by Lizette Barretto-Gueco, | Foodfindsasia.com | Christmas is my favorite time of the year. It is steeped in so much heart-warming tradition that makes you feel that there is so much hope yet for humanity. I love tradition and the hows and whys of it and most of all the meaning behind it. We have several Christmas traditions in my family and among friends and some I have even made up when my children were young. Memories of Christmases past are more poignant and made more special because of these traditions
When Christmas carols occupy air space at the mall and elsewhere, the scents and sights of Christmas can’t be too far behind. The air is nippier, people are generally nicer and kinder despite the busier schedules and monstrous traffic jams. The kids start their Christmas countdown and I swear, visions of sugarplums, or in our case, Christmas cookies, definitely dance in their heads.
The look and feel of the season come early at my home. My tree and my Belen (Nativity scene) are up after all hallows eve. My husband puts up the parol (Christmas star) and tiny sparkling lights outside the house and like magic, my home is transformed into the happiest place on earth, at least for me.
My Christmas list is a work in progress as I constantly check, add, subtract and erase items on the list. Pops of red, green and gold appear at every possible space at my home, but most notable is the smell of cookie dough and cookie ingredients like cinnamon, peppermint, vanilla and chocolate which sweetly permeate all the nooks and crannies of my whole house. It is this time of the year when I get “cookies in the brain.”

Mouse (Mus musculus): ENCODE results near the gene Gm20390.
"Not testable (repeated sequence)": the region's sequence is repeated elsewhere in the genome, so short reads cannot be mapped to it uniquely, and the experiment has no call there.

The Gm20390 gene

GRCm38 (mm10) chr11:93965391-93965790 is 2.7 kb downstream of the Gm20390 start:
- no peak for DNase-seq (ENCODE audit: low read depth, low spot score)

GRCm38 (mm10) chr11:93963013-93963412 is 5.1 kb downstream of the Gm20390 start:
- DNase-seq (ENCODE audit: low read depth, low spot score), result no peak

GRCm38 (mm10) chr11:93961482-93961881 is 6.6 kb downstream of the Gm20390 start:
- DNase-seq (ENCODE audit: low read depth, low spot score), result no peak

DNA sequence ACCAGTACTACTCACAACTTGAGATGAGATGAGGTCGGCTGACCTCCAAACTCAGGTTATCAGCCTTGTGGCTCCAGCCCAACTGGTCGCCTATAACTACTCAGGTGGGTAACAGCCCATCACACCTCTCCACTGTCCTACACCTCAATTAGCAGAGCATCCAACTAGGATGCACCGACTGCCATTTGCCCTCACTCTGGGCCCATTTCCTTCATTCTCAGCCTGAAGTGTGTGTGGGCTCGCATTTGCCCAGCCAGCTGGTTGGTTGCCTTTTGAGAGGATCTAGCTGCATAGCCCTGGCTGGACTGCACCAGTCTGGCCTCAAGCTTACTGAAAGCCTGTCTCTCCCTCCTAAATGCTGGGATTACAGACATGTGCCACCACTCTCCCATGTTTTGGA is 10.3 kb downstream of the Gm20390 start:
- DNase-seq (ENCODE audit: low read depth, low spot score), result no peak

I spend a huge chunk of my day checking Pinterest for cookie recipes and trying them out for my family to judge. I visit all the baking supply stores and supermarkets in search of ingredients. I eat, dream and breathe cookies all day.
I love being in the kitchen. It is my happy place. I don’t mind baking up a storm and filling up my home with cookies and other goodies for family and friends.
My son Jaime is a cookie monster so he really gobbles up everything I bake. Sometimes I have lots of leftover which prompts me to invite people who like to eat cookies just to help finish them off.
When my friend Michelle Ressa Aventajado invited me and my sis Janelle to join her cookie swap, I was overly excited. Finally, a reason for all this cookie madness! Michelle is a Filipina-American who hails from New York City and brought back with her, this lovely tradition to our shores and our community of friends in Alabang. It may well be in existence already in this country but have not come across anyone yet who has taken part in one.
Five years later and I still look forward to this event that Michelle so lovingly organizes and prepares herself which just gets better every year.
It now heralds the start of my Advent season and is also the culmination of my “cookies in the brain” condition.
The cookie swap or cookie exchange as it is also called, is a century ( or so) old tradition which probably originated in the United States based on documentation found referring to the activity of giving and sharing cookies during the early 20th century. Based on my research, there is no individual, group or event that can claim credit for inventing the cookie swap. It has probably existed as long as cookies were invented but was never given the proper value and recognition.
As a baker, the cookie swap holds a special place in my heart. The long honored tradition of giving is never more emphasized than when friends and strangers get together to share recipes, exchange stories and ultimately get to taste the fruits of the labor of love that goes into baking the cookies. Not to mention the special added value of making new friends based on a common passion.